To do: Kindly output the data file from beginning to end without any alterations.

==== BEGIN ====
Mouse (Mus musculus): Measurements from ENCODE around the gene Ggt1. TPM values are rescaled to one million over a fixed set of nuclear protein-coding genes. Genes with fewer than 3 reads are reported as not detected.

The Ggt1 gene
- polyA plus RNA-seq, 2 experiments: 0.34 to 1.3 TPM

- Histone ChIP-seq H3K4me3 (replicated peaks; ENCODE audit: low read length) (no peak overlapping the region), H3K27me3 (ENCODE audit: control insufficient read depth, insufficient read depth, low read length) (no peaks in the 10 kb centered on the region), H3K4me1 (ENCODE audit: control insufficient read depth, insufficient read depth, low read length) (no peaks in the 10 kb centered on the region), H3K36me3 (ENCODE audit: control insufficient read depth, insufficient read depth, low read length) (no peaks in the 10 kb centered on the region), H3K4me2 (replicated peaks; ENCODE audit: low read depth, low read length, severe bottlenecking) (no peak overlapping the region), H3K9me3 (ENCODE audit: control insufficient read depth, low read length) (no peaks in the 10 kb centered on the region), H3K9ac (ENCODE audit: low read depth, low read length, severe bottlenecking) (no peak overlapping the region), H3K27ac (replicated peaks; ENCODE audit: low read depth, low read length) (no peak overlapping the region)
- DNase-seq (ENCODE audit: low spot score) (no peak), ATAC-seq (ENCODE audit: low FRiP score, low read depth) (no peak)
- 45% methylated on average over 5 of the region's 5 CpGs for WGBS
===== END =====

Mouse (Mus musculus): Measurements from ENCODE around the gene Ggt1. TPM values are rescaled to one million over a fixed set of nuclear protein-coding genes. Genes with fewer than 3 reads are reported as not detected.

The Ggt1 gene
- polyA plus RNA-seq, 2 experiments: 0.34 to 1.3 TPM

- Histone ChIP-seq H3K4me3 (replicated peaks; ENCODE audit: low read length) (no peak overlapping the region), H3K27me3 (ENCODE audit: control insufficient read depth, insufficient read depth, low read length) (no peaks in the 10 kb centered on the region), H3K4me1 (ENCODE audit: control insufficient read depth, insufficient read depth, low read length) (no peaks in the 10 kb centered on the region), H3K36me3 (ENCODE audit: control insufficient read depth, insufficient read depth, low read length) (no peaks in the 10 kb centered on the region), H3K4me2 (replicated peaks; ENCODE audit: low read depth, low read length, severe bottlenecking) (no peak overlapping the region), H3K9me3 (ENCODE audit: control insufficient read depth, low read length) (no peaks in the 10 kb centered on the region), H3K9ac (ENCODE audit: low read depth, low read length, severe bottlenecking) (no peak overlapping the region), H3K27ac (replicated peaks; ENCODE audit: low read depth, low read length) (no peak overlapping the region)
- DNase-seq (ENCODE audit: low spot score) (no peak), ATAC-seq (ENCODE audit: low FRiP score, low read depth) (no peak)
- 45% methylated on average over 5 of the region's 5 CpGs for WGBS